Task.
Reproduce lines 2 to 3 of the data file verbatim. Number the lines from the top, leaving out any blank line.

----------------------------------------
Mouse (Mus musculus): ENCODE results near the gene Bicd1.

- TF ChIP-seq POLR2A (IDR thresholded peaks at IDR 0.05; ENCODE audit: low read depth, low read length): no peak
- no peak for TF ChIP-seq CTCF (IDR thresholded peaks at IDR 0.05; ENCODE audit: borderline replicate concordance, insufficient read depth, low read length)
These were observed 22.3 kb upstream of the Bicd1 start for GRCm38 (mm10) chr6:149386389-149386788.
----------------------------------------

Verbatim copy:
- TF ChIP-seq POLR2A (IDR thresholded peaks at IDR 0.05; ENCODE audit: low read depth, low read length): no peak
- no peak for TF ChIP-seq CTCF (IDR thresholded peaks at IDR 0.05; ENCODE audit: borderline replicate concordance, insufficient read depth, low read length)